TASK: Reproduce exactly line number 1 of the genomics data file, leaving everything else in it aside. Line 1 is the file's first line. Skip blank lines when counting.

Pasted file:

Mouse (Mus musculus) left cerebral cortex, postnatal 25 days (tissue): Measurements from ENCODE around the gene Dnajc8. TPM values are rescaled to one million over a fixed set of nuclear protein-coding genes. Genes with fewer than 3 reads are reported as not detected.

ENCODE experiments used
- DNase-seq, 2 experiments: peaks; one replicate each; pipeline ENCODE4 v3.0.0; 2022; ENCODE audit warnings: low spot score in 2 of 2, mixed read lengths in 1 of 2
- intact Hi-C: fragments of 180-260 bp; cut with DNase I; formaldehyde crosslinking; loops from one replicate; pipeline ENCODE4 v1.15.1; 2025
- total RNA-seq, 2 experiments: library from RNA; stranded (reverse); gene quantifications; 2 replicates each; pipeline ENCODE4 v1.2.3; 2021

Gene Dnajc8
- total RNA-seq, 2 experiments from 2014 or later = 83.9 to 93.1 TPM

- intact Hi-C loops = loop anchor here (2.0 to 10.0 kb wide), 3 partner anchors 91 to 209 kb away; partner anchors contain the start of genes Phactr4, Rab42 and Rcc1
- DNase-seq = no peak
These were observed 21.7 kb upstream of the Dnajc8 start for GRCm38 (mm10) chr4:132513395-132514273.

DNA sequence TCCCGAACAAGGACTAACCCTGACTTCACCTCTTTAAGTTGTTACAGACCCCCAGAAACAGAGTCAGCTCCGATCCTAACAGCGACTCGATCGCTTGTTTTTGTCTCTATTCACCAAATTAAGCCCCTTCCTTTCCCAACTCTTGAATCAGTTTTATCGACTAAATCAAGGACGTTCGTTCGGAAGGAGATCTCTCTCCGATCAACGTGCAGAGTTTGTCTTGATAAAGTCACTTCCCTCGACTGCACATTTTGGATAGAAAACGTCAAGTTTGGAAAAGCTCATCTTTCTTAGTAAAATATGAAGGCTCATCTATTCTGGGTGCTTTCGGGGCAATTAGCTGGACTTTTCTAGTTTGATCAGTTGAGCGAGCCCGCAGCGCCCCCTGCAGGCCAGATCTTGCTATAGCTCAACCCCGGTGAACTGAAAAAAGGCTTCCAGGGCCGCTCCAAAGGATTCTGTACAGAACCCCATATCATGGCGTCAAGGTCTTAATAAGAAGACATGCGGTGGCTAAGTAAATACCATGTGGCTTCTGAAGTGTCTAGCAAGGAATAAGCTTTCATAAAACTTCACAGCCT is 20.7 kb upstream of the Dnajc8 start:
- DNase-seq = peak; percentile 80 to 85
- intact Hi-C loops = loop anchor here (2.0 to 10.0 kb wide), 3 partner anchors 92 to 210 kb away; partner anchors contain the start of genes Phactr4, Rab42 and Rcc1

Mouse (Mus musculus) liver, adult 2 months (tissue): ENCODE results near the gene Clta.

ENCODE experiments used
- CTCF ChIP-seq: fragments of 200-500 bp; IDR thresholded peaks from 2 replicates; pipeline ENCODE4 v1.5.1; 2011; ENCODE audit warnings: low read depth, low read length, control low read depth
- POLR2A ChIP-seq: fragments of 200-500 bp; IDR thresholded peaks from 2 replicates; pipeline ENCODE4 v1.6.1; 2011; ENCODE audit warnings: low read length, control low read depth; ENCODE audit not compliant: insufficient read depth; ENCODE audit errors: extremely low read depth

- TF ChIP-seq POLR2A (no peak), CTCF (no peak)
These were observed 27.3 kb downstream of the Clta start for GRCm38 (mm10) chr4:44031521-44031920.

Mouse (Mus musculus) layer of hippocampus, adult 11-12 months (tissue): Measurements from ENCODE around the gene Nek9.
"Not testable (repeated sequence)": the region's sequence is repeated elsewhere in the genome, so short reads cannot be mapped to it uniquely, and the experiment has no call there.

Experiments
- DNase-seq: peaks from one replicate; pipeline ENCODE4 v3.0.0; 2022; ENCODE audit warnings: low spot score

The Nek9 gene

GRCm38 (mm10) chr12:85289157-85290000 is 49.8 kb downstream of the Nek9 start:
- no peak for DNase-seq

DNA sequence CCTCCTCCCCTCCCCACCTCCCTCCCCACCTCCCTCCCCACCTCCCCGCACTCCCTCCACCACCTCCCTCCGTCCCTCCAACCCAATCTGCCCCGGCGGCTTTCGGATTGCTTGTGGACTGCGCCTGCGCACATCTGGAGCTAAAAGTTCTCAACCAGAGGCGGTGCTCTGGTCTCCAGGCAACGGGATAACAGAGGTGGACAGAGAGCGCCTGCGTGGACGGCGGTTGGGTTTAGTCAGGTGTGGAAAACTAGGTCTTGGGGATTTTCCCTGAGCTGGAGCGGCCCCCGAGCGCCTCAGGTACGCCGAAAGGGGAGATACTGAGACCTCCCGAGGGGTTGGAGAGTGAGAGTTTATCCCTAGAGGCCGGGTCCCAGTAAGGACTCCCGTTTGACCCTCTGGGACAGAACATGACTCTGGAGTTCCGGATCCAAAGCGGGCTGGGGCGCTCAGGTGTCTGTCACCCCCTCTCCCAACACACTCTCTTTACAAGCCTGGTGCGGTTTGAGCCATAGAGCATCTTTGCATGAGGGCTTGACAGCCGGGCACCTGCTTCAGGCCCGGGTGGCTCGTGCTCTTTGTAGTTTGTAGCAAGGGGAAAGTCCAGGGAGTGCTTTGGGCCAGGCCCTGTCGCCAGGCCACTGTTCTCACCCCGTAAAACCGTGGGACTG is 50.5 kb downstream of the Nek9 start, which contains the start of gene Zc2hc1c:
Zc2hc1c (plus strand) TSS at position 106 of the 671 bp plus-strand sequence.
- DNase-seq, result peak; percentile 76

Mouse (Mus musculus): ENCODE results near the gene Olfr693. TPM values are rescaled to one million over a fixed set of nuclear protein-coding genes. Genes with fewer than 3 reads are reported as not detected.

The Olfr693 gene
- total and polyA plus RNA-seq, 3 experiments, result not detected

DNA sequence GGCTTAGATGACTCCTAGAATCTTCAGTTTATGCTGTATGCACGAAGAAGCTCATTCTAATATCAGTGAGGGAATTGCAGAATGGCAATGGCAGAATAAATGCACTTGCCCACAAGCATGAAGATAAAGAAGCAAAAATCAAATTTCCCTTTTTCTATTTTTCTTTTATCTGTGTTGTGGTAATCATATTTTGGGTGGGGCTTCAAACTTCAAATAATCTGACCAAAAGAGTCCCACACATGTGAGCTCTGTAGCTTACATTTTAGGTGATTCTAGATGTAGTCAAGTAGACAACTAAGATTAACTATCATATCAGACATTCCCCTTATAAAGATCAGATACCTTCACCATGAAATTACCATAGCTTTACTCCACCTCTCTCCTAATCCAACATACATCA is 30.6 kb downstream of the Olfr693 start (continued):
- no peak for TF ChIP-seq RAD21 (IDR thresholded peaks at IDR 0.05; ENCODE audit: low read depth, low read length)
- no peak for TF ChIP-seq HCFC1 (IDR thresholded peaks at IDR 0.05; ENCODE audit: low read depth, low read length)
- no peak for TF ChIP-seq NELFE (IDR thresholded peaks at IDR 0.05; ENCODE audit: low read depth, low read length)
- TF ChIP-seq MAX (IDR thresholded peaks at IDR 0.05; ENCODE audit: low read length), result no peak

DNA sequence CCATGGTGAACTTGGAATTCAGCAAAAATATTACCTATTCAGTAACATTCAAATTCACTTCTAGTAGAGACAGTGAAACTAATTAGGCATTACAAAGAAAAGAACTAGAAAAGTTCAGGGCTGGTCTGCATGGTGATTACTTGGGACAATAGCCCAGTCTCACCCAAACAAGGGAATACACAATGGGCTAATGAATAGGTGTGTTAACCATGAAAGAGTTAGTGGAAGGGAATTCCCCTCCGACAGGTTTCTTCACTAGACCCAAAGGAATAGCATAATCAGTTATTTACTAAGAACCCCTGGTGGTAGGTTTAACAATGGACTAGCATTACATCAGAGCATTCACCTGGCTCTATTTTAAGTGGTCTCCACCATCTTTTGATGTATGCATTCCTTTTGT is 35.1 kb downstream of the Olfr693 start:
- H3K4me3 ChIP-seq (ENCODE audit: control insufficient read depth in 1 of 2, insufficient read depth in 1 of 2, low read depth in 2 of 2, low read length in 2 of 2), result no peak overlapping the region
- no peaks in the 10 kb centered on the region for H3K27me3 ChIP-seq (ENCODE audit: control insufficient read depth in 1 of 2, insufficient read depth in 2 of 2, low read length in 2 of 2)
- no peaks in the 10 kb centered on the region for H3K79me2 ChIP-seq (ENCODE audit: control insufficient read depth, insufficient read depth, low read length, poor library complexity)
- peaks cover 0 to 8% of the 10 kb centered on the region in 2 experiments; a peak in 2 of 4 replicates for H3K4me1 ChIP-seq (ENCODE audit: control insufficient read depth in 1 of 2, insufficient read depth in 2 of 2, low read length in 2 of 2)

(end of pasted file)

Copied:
Mouse (Mus musculus) left cerebral cortex, postnatal 25 days (tissue): Measurements from ENCODE around the gene Dnajc8. TPM values are rescaled to one million over a fixed set of nuclear protein-coding genes. Genes with fewer than 3 reads are reported as not detected.